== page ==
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I decided to participate in Craftster's January ATC swap. Artist Trading Cards (ATCs) are small crafts that are freely exchanged between individuals, around the world, usually via snail mail, as an exercise to interact with other artists and experience/collect samples of their work. Basically, you "claim" the most recent participant before you, select one of their listed themes as the subject matter for the card that you'll subsequently make for them, and then post your own preferences for an ATC so that the next person who comes along can do the same for you. I selected "spikefan", a woman from North Carolina, and picked her moths/butterflies theme. In particular, she wanted a card based on one of the species pictured on her Pinterest page.

After mulling my options, I elected to do a black and red specimen (Crimson Swallowtail) as I liked that color combination.

I made the butterfly out of paper, white glue, and sewing thread and embellished it with acrylic paint, graphite pencil, colored pencil, and ink. I then sandwiched the insect (along with a little slip of paper with my name, the date, and edition number on it) between two sheets of transparent plastic, from a toy package, and sealed it with super glue. I considered sticking some dried flowers or leaves in there too, but was concerned that might make it too "busy", so, I opted for simplicity--that and I was kind of going for the microscope slide look to begin with.

After waiting a little over a week, and being informed that the card had not yet reached its destination, I grew concerned that my first paper insect had gotten lost, or stolen, in the mail, so, as outlined in the swap's rules, I decided to proceed with constructing the required replacement card. My impatience and paranoia proved groundless though, as spikefan did finally receive my original butterfly ATC in the mail, shortly after I had given up hope. She let me know in the nick of time, as such, I didn't send out the second ATC needlessly, however, after she saw my photographs of the new card, spikefan contacted me again and indicated that she'd like to have that one too, if I was willing to part with it. Seeing as how I made it specifically for her to begin with, and I already had it set to go in the addressed envelope anyway, I granted her request and shipped butterfly #2 off to join her, and its' predecessor, in North Carolina.

For said second butterfly ATC attempt, I opted to make a white, black, and scarlet one (Red Pierrot), rather than doing the same species again.

It was made in a very similar manner to the first one, although I did try some different things (folding the wings to create the veins rather than drawing them on, using a black permanent marker to color it, etc.) The rectangular base structure is cardboard (from a potato chip box) with a photograph of blue sky and clouds (from an advertisement in the June/July 2013 issue of Lucky magazine) glued onto it.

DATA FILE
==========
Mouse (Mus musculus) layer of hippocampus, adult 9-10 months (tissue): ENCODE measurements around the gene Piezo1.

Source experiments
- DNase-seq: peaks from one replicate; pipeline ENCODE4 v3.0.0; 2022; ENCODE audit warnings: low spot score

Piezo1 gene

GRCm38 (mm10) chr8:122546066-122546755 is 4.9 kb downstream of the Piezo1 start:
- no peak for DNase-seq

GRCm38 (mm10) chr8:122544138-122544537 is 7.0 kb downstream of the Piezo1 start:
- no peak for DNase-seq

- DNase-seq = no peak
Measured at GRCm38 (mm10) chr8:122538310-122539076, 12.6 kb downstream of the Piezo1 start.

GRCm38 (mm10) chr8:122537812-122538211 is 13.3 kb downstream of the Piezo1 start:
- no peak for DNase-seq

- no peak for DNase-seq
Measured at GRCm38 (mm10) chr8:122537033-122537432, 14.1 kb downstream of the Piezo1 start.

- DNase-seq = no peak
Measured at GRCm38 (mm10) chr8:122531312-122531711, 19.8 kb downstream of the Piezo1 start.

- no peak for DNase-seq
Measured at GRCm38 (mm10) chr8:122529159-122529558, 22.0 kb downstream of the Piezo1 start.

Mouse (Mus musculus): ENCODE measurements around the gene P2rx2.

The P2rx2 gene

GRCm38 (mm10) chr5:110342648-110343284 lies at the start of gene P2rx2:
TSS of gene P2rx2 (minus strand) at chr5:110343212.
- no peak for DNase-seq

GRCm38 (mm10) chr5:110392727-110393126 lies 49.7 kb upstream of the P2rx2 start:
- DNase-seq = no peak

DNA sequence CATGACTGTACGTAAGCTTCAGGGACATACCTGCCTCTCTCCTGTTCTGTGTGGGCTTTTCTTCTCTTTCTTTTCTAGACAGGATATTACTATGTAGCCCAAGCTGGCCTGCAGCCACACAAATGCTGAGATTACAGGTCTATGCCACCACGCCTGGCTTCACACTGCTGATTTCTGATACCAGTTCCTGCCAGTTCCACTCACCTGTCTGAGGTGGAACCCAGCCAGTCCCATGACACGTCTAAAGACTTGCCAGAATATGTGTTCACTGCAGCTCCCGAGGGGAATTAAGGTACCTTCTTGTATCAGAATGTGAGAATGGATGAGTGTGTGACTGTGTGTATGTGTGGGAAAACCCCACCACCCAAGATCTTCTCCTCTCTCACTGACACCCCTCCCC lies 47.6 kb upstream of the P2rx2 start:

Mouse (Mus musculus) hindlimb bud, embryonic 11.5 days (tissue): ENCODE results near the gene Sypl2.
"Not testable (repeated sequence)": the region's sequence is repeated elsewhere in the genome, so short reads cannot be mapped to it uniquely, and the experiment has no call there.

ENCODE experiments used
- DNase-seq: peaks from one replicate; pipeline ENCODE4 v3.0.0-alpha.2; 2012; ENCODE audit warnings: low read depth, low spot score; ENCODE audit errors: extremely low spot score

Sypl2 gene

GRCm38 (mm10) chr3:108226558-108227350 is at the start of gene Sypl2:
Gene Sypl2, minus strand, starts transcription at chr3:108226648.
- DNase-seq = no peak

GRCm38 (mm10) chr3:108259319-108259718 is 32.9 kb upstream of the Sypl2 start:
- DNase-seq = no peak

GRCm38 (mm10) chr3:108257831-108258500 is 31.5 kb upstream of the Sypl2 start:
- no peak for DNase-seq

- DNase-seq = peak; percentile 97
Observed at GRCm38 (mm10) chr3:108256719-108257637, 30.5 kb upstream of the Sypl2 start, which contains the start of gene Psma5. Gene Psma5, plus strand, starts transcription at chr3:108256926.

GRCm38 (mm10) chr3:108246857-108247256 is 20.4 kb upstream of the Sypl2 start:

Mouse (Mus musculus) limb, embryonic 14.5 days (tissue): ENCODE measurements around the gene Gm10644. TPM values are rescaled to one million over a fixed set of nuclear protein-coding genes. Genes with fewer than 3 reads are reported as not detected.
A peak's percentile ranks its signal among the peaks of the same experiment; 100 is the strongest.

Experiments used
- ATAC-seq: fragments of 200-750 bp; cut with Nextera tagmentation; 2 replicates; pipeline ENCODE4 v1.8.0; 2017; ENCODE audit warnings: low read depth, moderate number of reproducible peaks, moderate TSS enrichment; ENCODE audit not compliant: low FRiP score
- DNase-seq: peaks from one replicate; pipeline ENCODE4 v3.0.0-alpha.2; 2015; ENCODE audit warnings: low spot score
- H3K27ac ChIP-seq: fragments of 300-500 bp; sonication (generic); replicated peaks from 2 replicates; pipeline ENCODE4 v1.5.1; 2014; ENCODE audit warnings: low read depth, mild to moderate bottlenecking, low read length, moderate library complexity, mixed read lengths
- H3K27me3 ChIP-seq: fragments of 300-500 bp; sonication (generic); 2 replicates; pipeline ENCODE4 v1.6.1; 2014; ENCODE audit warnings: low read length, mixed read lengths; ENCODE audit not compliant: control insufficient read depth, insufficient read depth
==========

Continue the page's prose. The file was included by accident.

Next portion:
I didn't bother taking progress photos with my first butterfly, but I did this time, so, here are some images of the paper insect while it was still under construction:

And this is what the finished card looks like. I also drew another butterfly, in ink and colored pencil, on the back for the heck of it:


  • (Black and red butterfly card): White paper, white glue, sewing thread, newsprint, acrylic paint, ink, graphite pencil, colored pencil, transparent plastic from a toy package, and super glue.

  • (White, black, and red butterfly card): White paper, white glue, cardboard from a potato chip box, tissue paper, a colored advertisement page from a magazine, sewing thread, permanent marker, acrylic paint, ink, and colored pencil.
  • Dimensions:
    Both cards are 8.9 cm (3.5") wide x 6.4 cm (2.5") tall (which is the standard ATC size).

    Two days each in January 2015. I made the black and red one on the 13th - 14th, while the white, black, and red insect was done on the 24th - 25th.

    Okay, so, now that you've seen what I made, you're probably wondering what I got in return, right? Craftster member "rockmygypsysoul" picked me, and my "toy characters/things from the 1980s-to-the-present" theme. Her letter arrived in the mail on 2/12/15, and, upon opening it, I was greeted with this smaller green-and-white-striped envelope, sealed with a metallic star sticker (which I'm going to save).

    As soon as I carefully freed the flap, I could see a lock of hair and a portion of a face peeking out, but who could it be? Why, it's our berry good friend, Strawberry Shortcake! To me, the card appears to have been drawn in graphite and colored pencil (which are two mediums that I also favor when I make an illustration) and her attire/look is based upon Hasbro's (2009-2013) promotional artwork of the character (a variety of toy companies have held the licensing rights to manufacture toys of Ms. Shortcake, and her friends, from the original copyright holder, American Greetings, over the years).

    My Angel Cake, Lemon Meringue, and Crepes Suzette figures are ecstatic with rockmygypsysoul's portrait of their fearless leader!

    This is a lovely card of the little redheaded charmer, in an adorable pose, and it will always be extra special to me because it's the first ATC that I ever received! Thank you much, rockmygypsysoul!

    Please check out rockmygypsysoul's Etsy shop or blog if you're interested in seeing, or purchasing, more of her work!

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